Archive | Foreign currency

Will the Real S&P 500 Please Stand Up?

I received an email recently from Scott, a reader with a great question about index funds and ETFs that track the S&P 500. He agreed to let me share his letter and my response.

“I’ve been using index funds for some time now, but have been giving ETFs more thought. Specifically, I’m interested in switching my TD U.S. Index Fund (e-Series) to a U.S.-listed ETF such as the SPDR S&P 500 (SPY). Before I proceed though, I’d like to know why the TD fund has lagged behind SPY in terms of return? I was told in a forum that it may be due to the currency in which I am purchasing the funds. TD e-Series funds require me to use Canadian dollars. However, buying SPY would require me to use U.S. dollars. Do you have any insight about why there is much of a difference between the two?”

First, it’s important to note that there are actually three e-Series funds that track the S&P 500, and they all have very different characteristics:

Scott owns the TD U.S. Index (TDB902) fund, which is bought and sold in Canadian dollars,

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Should You Buy US-listed ETFs?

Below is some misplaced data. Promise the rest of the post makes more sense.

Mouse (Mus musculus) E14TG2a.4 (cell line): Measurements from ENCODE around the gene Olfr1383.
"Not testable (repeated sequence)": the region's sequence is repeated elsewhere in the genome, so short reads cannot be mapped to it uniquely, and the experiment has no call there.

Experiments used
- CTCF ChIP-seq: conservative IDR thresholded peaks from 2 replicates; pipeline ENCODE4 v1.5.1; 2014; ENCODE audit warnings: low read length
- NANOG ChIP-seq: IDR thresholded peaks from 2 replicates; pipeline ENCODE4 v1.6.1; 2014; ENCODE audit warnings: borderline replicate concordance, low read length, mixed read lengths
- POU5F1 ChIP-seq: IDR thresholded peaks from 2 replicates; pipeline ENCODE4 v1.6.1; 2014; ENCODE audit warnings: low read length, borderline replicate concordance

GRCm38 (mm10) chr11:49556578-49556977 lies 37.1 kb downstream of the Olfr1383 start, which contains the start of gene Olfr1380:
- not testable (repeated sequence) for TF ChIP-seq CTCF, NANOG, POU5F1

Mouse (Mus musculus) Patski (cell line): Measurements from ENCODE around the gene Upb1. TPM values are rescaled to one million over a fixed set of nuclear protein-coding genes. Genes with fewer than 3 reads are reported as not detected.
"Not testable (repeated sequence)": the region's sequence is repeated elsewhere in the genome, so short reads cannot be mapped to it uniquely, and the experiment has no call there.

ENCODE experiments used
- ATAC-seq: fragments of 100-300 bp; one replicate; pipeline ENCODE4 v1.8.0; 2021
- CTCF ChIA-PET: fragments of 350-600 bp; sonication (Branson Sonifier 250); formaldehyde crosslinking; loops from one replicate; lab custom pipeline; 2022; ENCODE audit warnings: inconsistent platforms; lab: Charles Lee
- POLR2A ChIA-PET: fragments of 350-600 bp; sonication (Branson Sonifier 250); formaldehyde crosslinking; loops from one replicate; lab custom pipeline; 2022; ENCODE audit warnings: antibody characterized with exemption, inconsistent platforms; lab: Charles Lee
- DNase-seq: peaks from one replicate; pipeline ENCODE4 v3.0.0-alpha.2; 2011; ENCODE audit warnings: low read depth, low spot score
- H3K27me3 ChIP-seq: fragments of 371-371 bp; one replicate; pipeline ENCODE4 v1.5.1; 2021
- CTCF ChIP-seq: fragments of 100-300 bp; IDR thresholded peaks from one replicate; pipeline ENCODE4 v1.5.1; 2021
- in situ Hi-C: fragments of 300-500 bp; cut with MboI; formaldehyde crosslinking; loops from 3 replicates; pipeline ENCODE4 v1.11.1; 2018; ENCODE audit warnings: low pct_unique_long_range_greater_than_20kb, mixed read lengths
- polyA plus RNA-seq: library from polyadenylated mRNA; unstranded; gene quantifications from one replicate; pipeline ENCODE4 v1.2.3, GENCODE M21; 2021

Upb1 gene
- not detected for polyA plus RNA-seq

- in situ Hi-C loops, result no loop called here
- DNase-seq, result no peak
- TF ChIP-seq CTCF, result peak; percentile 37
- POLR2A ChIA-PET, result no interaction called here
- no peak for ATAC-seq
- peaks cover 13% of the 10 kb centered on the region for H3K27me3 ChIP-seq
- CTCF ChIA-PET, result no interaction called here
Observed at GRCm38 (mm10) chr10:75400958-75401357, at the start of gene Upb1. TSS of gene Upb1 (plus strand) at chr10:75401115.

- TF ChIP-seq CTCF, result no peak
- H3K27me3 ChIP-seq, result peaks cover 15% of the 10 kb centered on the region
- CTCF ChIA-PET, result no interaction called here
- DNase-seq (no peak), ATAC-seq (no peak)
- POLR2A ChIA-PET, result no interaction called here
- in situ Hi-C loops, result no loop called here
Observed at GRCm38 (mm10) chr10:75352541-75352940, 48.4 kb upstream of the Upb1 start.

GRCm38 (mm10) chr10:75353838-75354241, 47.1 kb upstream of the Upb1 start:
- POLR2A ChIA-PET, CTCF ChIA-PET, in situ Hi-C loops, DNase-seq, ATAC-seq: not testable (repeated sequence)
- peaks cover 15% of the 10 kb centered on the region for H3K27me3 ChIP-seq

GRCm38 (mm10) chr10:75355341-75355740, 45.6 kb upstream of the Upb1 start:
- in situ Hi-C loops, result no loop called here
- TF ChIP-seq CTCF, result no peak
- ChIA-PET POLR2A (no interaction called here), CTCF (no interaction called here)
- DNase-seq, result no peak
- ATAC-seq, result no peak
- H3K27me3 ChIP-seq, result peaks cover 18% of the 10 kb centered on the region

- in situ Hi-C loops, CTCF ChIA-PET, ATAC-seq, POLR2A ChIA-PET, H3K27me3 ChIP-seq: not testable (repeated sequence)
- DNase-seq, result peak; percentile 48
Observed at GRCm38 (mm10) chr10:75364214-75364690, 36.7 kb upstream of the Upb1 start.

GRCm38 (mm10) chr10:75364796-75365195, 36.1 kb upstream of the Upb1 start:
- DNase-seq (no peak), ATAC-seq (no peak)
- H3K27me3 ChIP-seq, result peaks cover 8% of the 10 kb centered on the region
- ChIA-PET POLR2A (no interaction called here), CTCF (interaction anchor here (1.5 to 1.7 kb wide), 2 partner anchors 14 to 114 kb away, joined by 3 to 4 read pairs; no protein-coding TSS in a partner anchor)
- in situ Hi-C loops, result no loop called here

Jason, a reader of this blog, recently wrote to ask why an investor would want to invest in Canadian-listed  ETFs that hold US stocks when there are US versions with much lower fees.

For example, the iShares Canadian S&P 500 Index Fund (XSP) charges 0.24%, while the Vanguard Total Stock Market ETF (VTI) has an MER of just 0.09%. Jason had several specific questions—all very good ones—which I’ll attempt to answer.

Q: When one holds a US-based ETF, are the dividends paid out in US dollars and then converted to Canadian dollars by the brokerage, costing the investor conversion fees?

Yes, dividends earned from US-listed ETFs are paid in US dollars. If you hold the ETF in a taxable account, the dividends simply go onto the US-dollar side of the account. But if you hold the ETF in RRSP or other account that does not allow US dollar holdings, your broker automatically converts them before depositing them in your account. This usually incurs a fee of about 1% or more: check your broker’s website or call and ask.

While this conversion fee does cause a small drag on your dividend return,

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